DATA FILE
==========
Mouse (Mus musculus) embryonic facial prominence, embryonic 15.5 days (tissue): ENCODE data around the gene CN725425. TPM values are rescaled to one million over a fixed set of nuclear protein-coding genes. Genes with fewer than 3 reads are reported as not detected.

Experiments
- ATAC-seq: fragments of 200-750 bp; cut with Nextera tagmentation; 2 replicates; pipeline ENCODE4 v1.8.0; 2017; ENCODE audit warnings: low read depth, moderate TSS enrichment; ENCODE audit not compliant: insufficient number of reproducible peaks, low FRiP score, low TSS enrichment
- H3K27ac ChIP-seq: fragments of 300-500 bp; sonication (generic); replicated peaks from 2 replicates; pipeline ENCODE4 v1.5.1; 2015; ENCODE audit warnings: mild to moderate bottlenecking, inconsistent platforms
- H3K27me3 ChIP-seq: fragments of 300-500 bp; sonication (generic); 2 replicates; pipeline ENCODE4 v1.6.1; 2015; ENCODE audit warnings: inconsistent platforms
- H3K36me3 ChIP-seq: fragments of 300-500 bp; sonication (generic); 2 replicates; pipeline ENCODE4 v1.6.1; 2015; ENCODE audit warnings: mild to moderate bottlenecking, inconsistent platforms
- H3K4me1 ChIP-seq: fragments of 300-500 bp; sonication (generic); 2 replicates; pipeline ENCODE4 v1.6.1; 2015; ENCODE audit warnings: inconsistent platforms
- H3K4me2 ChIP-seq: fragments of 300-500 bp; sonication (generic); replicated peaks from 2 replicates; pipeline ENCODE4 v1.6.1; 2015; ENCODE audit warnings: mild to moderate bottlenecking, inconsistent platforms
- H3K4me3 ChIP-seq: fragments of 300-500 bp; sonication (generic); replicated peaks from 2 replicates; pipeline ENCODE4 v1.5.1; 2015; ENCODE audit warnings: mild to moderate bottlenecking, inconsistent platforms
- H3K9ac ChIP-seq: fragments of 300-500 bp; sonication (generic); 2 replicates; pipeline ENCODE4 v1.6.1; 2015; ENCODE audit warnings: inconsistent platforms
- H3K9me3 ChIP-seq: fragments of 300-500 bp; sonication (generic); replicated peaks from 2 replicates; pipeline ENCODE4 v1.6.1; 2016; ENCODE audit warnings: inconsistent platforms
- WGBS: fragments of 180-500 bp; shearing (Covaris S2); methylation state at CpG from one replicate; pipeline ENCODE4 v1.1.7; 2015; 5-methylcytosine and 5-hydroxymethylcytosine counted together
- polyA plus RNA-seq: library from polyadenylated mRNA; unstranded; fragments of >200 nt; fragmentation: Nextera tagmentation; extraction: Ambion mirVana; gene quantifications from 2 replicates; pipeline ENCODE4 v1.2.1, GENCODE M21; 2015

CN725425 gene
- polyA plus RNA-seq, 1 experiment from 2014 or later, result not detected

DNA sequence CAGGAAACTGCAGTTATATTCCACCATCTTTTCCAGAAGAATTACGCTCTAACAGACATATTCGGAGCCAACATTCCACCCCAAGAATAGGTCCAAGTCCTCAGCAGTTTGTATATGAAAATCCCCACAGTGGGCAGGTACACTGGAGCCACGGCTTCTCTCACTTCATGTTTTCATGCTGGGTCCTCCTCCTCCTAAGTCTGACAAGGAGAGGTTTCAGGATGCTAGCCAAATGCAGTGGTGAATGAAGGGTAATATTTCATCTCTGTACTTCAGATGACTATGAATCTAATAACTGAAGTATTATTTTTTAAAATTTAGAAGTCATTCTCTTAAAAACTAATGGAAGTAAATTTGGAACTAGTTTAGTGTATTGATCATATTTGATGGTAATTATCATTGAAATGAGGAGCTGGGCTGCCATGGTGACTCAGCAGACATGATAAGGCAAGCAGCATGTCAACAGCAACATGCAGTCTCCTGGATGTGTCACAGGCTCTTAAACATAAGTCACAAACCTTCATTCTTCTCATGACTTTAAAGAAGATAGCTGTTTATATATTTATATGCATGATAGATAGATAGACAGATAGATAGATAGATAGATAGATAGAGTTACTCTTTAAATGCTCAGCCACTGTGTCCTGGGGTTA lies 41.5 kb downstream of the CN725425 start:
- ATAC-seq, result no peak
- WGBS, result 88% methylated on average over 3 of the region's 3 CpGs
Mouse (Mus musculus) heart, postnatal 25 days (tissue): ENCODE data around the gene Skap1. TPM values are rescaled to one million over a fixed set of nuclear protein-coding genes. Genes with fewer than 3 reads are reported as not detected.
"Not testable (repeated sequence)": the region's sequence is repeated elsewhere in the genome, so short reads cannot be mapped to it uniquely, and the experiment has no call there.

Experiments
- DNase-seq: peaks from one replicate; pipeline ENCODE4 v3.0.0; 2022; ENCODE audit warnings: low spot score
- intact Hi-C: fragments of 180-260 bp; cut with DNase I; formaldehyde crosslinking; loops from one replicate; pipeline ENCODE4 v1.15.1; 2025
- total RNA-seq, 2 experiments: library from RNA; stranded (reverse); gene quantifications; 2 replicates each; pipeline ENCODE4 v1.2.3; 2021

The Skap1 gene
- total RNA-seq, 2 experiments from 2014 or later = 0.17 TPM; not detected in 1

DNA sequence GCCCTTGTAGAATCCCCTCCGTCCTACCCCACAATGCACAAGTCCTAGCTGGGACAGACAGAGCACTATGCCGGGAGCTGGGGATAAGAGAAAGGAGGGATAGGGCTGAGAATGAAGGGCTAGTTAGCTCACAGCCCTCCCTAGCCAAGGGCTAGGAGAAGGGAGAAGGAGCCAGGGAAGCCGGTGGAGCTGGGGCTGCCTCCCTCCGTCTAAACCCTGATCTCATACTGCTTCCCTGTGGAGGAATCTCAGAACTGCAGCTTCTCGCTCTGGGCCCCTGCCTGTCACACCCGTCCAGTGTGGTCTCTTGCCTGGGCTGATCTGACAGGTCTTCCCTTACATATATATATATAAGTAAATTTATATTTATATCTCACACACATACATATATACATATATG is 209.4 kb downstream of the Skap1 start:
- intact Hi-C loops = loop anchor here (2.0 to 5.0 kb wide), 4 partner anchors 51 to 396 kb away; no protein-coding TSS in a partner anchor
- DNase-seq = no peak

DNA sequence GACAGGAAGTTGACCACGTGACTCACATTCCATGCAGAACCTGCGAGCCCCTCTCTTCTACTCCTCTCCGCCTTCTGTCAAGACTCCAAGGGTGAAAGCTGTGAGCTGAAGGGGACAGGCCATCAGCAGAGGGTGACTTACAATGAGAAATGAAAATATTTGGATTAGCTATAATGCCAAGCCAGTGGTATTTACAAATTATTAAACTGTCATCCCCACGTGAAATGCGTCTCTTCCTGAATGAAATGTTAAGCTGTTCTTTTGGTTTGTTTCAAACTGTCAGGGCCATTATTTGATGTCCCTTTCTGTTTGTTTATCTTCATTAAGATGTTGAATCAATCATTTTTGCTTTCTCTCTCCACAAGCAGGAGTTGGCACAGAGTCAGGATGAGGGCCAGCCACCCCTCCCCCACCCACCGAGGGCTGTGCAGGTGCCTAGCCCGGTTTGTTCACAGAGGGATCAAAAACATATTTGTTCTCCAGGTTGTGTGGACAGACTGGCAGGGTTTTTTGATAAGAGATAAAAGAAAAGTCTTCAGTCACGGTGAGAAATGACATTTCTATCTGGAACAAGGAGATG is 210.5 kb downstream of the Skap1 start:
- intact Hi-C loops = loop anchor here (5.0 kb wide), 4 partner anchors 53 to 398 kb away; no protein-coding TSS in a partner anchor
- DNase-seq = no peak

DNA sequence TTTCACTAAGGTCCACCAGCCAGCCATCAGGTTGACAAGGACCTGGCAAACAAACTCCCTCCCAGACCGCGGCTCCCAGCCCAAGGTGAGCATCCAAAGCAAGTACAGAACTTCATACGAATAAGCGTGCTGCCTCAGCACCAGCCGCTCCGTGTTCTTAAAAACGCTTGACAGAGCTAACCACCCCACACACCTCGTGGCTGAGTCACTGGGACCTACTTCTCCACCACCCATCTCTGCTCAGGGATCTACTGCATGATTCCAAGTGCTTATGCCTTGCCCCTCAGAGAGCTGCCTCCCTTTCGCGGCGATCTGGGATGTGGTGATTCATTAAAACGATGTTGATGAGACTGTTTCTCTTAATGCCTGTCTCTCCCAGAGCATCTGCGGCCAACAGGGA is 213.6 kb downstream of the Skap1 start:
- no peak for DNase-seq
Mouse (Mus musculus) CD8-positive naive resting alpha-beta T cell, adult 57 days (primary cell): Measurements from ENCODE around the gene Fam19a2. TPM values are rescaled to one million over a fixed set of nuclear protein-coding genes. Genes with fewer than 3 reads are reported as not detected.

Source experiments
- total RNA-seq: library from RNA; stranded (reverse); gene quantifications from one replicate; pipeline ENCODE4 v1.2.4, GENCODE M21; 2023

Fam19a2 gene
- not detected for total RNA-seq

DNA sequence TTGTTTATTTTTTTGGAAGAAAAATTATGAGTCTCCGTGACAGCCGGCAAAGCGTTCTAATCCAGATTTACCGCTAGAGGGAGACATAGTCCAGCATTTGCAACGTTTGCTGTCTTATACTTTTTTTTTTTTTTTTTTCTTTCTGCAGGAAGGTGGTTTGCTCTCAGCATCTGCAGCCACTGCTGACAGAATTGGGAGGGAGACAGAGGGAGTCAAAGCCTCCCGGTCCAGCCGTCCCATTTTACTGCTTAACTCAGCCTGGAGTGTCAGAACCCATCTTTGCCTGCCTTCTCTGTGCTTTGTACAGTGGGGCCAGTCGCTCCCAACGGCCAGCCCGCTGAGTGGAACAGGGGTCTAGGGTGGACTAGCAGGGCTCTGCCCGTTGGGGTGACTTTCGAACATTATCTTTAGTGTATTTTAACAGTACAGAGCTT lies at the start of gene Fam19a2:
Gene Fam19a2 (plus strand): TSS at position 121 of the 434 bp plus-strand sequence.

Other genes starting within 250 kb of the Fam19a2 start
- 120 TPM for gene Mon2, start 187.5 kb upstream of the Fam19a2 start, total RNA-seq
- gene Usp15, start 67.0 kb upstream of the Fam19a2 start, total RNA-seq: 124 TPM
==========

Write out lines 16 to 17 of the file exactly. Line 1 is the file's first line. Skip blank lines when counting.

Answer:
DNA sequence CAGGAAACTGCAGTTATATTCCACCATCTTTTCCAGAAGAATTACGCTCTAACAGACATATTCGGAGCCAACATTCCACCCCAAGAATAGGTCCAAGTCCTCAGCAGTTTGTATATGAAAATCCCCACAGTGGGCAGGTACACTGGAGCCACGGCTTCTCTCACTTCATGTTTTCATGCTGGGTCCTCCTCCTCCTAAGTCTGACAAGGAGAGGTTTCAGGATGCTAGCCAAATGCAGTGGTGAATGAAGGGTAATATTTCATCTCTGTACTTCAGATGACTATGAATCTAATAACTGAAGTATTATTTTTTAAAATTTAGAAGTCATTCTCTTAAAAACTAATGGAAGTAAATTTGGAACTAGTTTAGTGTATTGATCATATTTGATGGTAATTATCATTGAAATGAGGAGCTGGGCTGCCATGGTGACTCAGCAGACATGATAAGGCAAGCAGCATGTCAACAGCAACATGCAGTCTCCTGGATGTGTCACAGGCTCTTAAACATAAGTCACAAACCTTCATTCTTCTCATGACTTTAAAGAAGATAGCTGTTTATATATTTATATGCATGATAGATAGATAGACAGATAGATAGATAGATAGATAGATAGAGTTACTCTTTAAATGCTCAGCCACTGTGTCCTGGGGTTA lies 41.5 kb downstream of the CN725425 start:
- ATAC-seq, result no peak